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апреля 2000 года.
Fury of Bure
BY DAVID J. NEAL
Pavel Bure led the NHL with 58 goals this season. And he celebrated each one with unmatched emotion
The Right Arm Pump is the image of the most successful individual regular season in the Panthers' seven-season history. And, because that individual season led to the team's most successful regular season (Florida faces New Jersey in the first round of the playoffs starting Thursday), the Pump should be the season's symbol overall.
The Right Arm Pump is Pavel Bure's usual celebration of his goals, usually accompanied by a scream. The picture of such an emotional release, seeming to come from the soul, says more about Bure than he'll say about himself.
``It's not just me. I think everybody likes to score,'' Bure said.
Yeah, but few show such enthusiasm and talent for the project. Forget that act-like-you've-been-there-before silliness -- nobody scored more goals this season than Bure's 58 and nobody gloried more in every single goal.
``I've never seen anybody celebrate a goal the way Pavel does, whether it's an empty-netter or a game-winner with two minutes left,'' said Panthers coach Terry Murray, who has been an NHL player, coach, assistant or scout for all but a few of the past 30 years.
``He's very different,'' Murray said. ``I, personally, have never seen such a burst of emotion with the intensity and having the expressions. We, as a team, love to see it. I think the fans here and around the league love the emotion and celebration.''
Of course, getting Bure to discuss such things about himself is akin to fishing on a sidewalk. Though a smart, thoughtful man with more common sense than is common, Bure is rarely forthcoming about himself.
``Obviously, I do like to score,'' Bure said. ``That's my job, to score goals. That's the point of hockey, if you score more goals than the other team, you're going to win. That's why you have a team. Somebody can play defense, somebody can score goals.''
Bure wants the fans involved, wants them to respond to him, good or bad. He loved the advertising campaign in Vancouver before what was to be his first game there since being traded to the Panthers -- ``Love him. Hate him. Just don't miss him.''
Bure's reaction to scoring is a climax, an explosion, which fits this season's Panthers.
The 1995-96 team was actually better offensively, 3.09 goals per game to 2.97. But, just as there are better all-around offensive players than Bure, yet none more explosive. This year's Panthers were nitroglycerin compared to past Panthers teams.
When the Panthers broke their first of 11 franchise records this season by running off three third-period goals in 1:17 to turn a 2-1 deficit into a 4-2 victory in the season's second game (Right Arm Pump on the empty-net goal), it was a sign.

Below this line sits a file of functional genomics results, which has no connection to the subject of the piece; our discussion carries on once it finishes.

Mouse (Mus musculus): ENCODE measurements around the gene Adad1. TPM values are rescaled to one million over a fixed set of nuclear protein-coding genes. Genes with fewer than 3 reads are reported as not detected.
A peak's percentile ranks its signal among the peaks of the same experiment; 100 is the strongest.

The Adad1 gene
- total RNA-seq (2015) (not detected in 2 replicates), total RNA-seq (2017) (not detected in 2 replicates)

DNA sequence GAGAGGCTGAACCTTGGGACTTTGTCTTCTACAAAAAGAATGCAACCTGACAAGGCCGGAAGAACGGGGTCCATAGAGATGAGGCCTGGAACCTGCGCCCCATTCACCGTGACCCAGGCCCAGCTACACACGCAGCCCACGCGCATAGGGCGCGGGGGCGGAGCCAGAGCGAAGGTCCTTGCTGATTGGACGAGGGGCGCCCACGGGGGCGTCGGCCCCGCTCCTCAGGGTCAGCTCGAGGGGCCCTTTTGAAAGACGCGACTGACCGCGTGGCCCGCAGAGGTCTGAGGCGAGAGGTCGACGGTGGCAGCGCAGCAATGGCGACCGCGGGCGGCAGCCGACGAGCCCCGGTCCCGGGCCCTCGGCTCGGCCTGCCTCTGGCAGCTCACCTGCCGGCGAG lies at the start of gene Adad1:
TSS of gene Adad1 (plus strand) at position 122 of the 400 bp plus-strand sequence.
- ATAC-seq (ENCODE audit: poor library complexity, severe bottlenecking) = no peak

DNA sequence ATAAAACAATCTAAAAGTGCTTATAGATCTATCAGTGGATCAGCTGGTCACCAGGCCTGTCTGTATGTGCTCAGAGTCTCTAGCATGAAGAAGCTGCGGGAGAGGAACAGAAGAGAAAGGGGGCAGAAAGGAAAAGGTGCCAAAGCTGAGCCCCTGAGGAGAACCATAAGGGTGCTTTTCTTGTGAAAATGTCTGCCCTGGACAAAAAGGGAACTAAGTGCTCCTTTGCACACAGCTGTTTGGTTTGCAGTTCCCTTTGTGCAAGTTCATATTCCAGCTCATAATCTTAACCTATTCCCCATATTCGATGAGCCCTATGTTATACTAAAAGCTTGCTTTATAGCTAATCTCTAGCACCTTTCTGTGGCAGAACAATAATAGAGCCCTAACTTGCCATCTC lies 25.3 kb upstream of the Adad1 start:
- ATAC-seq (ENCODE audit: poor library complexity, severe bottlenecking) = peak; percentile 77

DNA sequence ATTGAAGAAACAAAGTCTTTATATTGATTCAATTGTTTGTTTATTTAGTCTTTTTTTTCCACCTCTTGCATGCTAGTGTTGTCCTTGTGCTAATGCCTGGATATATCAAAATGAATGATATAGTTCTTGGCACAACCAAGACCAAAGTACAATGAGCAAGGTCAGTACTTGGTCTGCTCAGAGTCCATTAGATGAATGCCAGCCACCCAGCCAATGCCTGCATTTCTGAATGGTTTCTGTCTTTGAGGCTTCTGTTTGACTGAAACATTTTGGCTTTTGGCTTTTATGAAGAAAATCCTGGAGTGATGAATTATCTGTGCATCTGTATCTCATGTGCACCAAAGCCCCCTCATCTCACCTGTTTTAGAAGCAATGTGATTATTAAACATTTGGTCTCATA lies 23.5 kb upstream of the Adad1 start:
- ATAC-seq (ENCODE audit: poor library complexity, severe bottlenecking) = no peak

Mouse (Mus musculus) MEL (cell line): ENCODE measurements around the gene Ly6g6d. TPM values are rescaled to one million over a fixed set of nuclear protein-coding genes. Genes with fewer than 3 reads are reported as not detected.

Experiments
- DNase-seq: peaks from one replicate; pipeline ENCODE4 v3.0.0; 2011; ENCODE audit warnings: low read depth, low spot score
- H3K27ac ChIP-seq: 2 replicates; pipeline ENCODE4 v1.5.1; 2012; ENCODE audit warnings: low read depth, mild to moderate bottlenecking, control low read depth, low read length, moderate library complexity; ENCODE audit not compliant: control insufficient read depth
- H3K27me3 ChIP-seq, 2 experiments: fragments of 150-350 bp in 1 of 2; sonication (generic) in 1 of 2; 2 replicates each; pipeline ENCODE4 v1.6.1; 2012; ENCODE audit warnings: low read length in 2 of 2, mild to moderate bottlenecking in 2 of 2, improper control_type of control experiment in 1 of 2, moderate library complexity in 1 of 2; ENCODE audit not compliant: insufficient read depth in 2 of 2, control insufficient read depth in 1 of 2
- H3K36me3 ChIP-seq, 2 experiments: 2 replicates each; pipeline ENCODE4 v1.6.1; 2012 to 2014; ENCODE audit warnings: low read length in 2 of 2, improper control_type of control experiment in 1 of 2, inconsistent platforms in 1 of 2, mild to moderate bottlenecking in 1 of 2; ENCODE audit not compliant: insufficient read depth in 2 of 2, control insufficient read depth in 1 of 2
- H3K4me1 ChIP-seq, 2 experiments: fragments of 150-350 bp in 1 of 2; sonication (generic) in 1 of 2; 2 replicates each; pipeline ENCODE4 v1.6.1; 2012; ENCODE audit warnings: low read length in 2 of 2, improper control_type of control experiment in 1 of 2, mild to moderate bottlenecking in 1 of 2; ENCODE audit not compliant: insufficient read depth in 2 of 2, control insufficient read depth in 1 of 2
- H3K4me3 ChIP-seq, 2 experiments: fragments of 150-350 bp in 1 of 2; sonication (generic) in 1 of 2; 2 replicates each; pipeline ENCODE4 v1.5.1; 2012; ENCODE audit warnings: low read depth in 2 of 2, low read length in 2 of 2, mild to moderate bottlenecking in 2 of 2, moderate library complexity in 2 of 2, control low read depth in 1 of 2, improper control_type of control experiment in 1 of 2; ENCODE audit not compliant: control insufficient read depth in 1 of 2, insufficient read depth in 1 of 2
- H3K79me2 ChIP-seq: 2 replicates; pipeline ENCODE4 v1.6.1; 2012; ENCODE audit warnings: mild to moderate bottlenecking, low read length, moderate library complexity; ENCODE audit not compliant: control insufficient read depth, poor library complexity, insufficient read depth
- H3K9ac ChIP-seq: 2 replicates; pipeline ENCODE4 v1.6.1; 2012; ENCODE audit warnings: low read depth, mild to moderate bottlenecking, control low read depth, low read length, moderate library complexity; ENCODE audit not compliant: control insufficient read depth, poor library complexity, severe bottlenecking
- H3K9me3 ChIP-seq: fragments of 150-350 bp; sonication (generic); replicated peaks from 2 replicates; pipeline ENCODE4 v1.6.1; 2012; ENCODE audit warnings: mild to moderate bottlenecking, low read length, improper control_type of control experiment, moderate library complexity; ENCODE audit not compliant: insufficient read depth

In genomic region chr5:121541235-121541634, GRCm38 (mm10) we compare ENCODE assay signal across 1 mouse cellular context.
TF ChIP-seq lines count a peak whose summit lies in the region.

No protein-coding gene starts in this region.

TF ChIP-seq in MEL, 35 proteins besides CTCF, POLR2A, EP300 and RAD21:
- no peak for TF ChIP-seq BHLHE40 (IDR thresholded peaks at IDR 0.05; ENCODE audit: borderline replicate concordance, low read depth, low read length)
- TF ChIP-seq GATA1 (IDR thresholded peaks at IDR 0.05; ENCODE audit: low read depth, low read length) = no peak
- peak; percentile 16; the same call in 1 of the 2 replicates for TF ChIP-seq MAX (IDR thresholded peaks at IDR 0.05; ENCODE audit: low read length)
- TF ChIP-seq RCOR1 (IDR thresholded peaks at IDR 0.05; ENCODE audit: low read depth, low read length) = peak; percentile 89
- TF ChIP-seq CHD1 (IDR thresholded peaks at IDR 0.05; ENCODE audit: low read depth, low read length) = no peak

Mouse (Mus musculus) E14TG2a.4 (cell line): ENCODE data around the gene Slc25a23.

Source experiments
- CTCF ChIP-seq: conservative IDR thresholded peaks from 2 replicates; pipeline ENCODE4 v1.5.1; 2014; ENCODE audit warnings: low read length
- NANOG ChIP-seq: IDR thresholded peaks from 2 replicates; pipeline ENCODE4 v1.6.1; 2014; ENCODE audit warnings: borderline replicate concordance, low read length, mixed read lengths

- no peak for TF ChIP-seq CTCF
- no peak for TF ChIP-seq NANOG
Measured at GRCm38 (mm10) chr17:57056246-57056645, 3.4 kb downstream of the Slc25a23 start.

The Panthers scored goals within three minutes of each other in 24 different games. They broke the franchise record for fastest three goals in the season's second game. They rang up five goals in a period on Phoenix to tie a team record, and six goals in a period on Boston to break it later.
The most combustible Panther was Bure. Against Phoenix and Tampa Bay each, Bure blew up the stage with third-period hat tricks. Half of Bure's 58 goals came in the third period.
Bure also scored 16 first-period goals and 15 times had the first goal of the game.
``When you have Pavel Bure in the lineup, you have the belief that you can win the game,'' Murray said. ``When he goes out and scores the first goal of the game, it just reinforces that. There's a feeling of `this is a game we can have now. Everybody do their job and continue what he's started.' ''
But it's the third period when Bure finds his groove, especially if the game is tied or the Panthers are ahead and it's time to slay the bull. Bure shrugs off normal losses quicker than most, but he takes to competition with alacrity, even in practice.
``He keeps stats on breakaways with the goalies in practice and puts them up on the board to taunt them,'' Panthers left wing Ray Whitney said earlier this year. ``I've never been around a guy who wants to score so much.''
Bure has said that wanting to score on every shot, even in practice, is what helps make a dependable goal scorer in actual games.
``Everything is a challenge between Pavel and a goaltender, especially with Kidder [goalie Trevor Kidd],'' Murray said. ``I think they count the saves and goals as practice goes along, during drills and then afterward when doing breakaways. It's pretty serious.''
The Panthers might have the only practice that needs a video review judge. Last week, Bure came in on Kidd, made a nice move and scored . . . or Kidd knocked the puck away before it went over the line.
Bure threw his arms in the air. Kidd argued no goal. Bure argued and shook his head that the save wasn't made. Assistant coach Billy Smith, a similar competitor in his day, laughed as Bure tried to appeal to two people sitting in the stands at that end of the rink.
A post-morning skate ``five minutes to bus'' notification hit Bure's ears as he and goalie Mikhail Shtalenkov began another round of five breakaways. Everybody watching knew, bus or no, this wasn't ending until Bure had gained the upper hand.
``It seems to make his day for the rest of the day if he can get that last goal,'' Murray said.
One world-class soccer player said he felt as if he needed to score goals to live. Bure was asked if he could identify with that sentiment at all.
``No,'' Bure said. ``Hockey's a really big part of my life. But it's
not everything. I have family, I have friends. It's my work and work which
I love to do.''
Страничка Павла Буре на сайте "Звёзды
11 декабря. Павел Буре - "Даже Оджик не спас меня
от беды" - Спорт-Экспресс.
11 декабря. Павел Буре - "Даже Оджик не спас меня от беды" - Спорт-Экспресс.